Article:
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Dave Naylor

TSN Football Insider


While much of the sports world has been firmly focused on the Masters, the NHL and NBA playoffs and the start of the MLB season, some drama has been building late in the Canadian Football League off-season.

This, of course, has to do with the negotiation of a new collective agreement and the tension that ramped up a week ago when, after five weeks of two-day bargaining, the league informed the players its next available bargaining date is April 29 – a mere three weeks before the opening of training camps.

The players immediately viewed this as a stall tactic, intended to turn up the heat on them with the shadow of a season – and their first paycheques – just around the corner.

The players fired back this week, with the union sending communication to its members directing them not to make travel arrangements to attend training camps, which are slated to open the day after the expiration of the CBA (May 19).

As that memo was being received, a good number of players jumped on Twitter to voice their support for solidarity and dismay over a process they see as tilted against them.

All of this reminds us that while pro football is a tough game, pro football labour can be just as nasty. That’s been true in both the NFL and the CFL throughout their respective histories, because while the economies of scale may be different, the dynamics are the same.

There’s a reason there hasn’t been a significant labour stoppage in pro football since the 1987 NFL strike in which owners used “replacement players” and essentially broke the union within a couple of weeks. The last CFL labour action was in the 1970s.

It’s because the business dynamics of professional football always favour the owners.

It begins with the short length of careers in football relative to other sports, with a great number of players lasting less than four seasons. In the CFL, there are many players who last only a season or two.

That, understandably, makes it challenging for players to sacrifice a season, or any part of a season, when they know they may not be around to enjoy the fruits that may come from taking that stand. Since contracts in pro football are not guaranteed, it’s possible a player could commit to sit out a year only to be relieved of his duties when play resumes.

Another factor has to do with the pay scale in football, where a large percentage of salary budgets are spent on a relatively small group of the best players. It’s not just that the disparity between the highest- and lowest-paid players in football tends to be larger than that in other sports; it’s also the large number of players on every team who earn near the bottom of the pay scale.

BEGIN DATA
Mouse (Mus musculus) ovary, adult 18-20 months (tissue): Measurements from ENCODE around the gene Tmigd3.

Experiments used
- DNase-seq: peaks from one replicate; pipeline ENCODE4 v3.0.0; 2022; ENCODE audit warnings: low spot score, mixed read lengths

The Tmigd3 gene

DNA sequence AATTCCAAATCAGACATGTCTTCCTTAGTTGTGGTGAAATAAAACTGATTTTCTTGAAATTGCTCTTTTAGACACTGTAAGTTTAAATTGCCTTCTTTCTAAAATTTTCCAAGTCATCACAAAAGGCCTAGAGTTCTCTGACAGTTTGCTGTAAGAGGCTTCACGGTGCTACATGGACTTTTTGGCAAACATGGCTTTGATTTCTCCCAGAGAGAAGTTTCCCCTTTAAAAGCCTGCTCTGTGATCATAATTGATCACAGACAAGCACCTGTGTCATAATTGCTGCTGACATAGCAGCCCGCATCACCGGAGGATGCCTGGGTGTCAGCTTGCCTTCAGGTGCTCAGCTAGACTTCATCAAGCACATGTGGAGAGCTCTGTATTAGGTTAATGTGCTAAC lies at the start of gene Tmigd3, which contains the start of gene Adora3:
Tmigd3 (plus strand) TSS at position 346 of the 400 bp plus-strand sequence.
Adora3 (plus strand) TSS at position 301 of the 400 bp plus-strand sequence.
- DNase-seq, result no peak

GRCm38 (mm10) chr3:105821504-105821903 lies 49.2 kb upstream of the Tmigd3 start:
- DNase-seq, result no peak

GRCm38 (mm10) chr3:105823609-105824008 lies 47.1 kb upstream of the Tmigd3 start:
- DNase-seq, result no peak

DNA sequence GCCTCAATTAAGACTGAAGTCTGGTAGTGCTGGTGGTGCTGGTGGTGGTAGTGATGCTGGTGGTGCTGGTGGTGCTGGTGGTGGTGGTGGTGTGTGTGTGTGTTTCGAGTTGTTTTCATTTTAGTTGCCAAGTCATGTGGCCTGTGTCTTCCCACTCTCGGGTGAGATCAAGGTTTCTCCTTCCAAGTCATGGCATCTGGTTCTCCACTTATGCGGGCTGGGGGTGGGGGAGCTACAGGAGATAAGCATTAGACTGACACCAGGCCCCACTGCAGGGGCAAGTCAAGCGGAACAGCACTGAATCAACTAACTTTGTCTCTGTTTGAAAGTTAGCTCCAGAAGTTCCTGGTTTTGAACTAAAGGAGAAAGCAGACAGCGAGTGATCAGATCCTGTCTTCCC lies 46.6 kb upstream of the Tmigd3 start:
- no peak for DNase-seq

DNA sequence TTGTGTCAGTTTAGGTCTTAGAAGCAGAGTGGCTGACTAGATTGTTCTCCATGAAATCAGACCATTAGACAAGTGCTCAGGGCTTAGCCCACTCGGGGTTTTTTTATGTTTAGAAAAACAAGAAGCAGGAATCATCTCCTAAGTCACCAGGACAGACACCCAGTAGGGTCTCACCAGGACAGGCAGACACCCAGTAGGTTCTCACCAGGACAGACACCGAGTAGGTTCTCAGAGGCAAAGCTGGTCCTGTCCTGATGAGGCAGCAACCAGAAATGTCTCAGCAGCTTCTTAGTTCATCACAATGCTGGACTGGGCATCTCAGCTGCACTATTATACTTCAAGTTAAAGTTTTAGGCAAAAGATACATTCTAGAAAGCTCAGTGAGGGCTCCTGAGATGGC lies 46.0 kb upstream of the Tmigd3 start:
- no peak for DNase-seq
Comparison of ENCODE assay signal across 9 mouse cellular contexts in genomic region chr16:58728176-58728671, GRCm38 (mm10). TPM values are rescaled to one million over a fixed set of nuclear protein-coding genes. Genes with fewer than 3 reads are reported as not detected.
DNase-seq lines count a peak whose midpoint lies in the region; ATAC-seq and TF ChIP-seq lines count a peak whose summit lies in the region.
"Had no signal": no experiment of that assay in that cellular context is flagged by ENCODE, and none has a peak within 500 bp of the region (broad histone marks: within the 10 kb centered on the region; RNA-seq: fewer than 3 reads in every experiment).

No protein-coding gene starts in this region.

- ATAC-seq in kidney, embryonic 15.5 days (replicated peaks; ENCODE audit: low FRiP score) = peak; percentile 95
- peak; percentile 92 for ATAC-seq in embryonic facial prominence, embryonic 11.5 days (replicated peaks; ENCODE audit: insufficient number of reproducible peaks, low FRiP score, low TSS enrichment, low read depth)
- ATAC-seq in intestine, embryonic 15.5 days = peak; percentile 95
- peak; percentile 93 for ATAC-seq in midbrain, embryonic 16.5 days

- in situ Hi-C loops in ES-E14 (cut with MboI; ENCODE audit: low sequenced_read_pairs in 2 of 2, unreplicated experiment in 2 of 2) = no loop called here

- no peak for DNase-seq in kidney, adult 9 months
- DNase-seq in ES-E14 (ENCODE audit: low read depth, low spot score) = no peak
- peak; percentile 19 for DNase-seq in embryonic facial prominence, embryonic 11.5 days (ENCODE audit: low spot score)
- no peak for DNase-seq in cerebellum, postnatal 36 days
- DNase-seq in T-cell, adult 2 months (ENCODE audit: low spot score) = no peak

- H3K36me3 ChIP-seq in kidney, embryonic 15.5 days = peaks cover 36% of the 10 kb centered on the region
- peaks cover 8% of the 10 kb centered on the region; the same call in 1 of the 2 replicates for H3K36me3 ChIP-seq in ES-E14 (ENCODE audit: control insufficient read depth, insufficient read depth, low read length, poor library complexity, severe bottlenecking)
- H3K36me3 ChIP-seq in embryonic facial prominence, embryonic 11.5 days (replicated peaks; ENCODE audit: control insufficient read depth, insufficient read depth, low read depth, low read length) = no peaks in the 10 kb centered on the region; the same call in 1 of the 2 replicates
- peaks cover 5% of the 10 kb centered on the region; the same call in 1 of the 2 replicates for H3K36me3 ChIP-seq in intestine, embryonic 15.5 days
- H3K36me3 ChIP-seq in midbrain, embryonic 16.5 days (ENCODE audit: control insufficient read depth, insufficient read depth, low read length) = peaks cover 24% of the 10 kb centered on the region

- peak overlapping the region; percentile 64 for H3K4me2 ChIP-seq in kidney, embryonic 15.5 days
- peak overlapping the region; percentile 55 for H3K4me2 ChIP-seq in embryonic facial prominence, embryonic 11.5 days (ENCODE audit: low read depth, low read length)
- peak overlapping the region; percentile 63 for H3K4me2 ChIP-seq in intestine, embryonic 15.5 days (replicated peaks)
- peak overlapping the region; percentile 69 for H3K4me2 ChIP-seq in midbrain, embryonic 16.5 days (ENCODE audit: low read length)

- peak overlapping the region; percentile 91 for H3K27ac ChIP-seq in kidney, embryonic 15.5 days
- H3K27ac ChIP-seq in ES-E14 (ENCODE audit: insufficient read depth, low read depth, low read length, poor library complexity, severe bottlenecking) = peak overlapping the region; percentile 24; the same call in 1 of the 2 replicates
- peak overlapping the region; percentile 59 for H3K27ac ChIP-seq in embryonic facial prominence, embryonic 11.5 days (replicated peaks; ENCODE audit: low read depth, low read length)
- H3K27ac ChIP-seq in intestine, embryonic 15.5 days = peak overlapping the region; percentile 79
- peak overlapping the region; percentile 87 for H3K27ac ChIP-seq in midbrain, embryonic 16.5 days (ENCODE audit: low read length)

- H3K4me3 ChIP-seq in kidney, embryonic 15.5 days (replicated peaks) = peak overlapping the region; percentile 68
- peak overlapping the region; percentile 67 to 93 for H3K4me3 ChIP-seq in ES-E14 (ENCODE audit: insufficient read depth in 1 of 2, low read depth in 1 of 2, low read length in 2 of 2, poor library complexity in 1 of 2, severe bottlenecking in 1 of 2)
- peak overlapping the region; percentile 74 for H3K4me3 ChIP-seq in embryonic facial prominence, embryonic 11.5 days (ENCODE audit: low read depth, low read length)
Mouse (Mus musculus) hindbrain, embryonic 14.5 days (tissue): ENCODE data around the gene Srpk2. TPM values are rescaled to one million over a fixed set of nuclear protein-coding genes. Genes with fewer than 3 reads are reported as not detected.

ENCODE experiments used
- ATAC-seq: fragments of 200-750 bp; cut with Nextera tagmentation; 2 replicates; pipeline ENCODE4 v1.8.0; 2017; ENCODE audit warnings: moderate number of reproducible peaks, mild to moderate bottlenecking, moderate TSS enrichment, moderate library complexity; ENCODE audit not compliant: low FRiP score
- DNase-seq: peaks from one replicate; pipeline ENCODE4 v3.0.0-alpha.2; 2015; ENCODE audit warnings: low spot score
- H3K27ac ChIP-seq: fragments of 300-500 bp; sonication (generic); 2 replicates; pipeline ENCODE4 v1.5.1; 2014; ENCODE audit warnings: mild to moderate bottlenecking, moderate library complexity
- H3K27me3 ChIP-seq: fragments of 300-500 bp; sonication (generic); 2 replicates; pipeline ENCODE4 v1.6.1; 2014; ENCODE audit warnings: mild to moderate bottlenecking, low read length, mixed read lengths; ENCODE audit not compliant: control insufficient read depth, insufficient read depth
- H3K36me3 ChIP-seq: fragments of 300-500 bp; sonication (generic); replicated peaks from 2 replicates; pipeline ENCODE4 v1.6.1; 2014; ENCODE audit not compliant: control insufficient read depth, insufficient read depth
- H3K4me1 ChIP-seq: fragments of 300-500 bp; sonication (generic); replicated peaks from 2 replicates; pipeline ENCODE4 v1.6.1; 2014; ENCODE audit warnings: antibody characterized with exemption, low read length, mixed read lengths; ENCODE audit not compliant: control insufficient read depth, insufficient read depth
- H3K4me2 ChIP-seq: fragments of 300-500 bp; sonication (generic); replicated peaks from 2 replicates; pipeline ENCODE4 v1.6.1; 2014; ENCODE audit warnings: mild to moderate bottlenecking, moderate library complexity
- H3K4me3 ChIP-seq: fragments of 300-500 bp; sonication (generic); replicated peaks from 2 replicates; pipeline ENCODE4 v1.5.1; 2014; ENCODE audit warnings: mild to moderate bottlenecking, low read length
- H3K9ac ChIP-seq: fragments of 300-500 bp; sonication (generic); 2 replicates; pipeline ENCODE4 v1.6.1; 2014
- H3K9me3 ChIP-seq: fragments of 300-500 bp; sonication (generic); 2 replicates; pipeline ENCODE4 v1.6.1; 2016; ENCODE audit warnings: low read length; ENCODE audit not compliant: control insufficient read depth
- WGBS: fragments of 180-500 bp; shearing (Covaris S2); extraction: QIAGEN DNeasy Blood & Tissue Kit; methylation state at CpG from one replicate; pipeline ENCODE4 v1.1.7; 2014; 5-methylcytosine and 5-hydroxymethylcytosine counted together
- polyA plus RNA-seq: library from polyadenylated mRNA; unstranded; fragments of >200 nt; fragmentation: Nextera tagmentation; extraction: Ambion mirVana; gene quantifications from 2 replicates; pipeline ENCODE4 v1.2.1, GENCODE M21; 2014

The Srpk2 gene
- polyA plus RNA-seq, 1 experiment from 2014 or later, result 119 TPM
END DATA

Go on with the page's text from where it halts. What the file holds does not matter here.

Add it all up and football doesn’t have much of a middle class, so the spoils of any potential financial gain are never shared equally among the membership. They flow up. 

Other factors that work against the players include having the longest off-season of any sport, which translates into the longest stretch in which players aren’t being paid. That’s no small factor in the CFL, where the average salary is around $85,000. 

And in the CFL, which is made up of a roughly 50/50 split between Canadians and Americans, interests don't line up on issues like what the mandated number of Canadian players on each team’s roster should be.

Then there are the dynamics of this particular negotiation, which have been kept nearly completely silent but aren’t that hard to read from the outside.

The current CBA talks are taking place against the backdrop of a CFL where revenues are mostly stagnant and a good number of teams lose money – some lots of it, like the Montreal Alouettes, who appear to be in the midst of a distress sale.

There was never going to be a financial windfall for the CFL players this time around.

That isn’t to suggest there aren’t important issues for the players, like injury rehabilitation, greater involvement in decisions on rules and direction of the game, and establishing what the roster breakdown between Canadians, Americans and newly minted Global players will be.

So what are the chances we see a work stoppage this CFL this season? It seems extremely low.

It’s unlikely the players can pressure the owners into spending more money in the current environment, so how willing will they be to sacrifice a paycheque or two for issues that aren’t going to earn most of them an extra nickel in the short term? At some point the reality will hit that players have far more to lose than gain financially by delaying the start of the season, no matter how dissatisfied they might be by what’s been put before them.

That may not be fair, but that is the history of labour in professional football.

This is a different kind of CFL Players’ Association with a different kind of bargaining leadership, better staffed and organized than ever before.

But history is one tough opponent.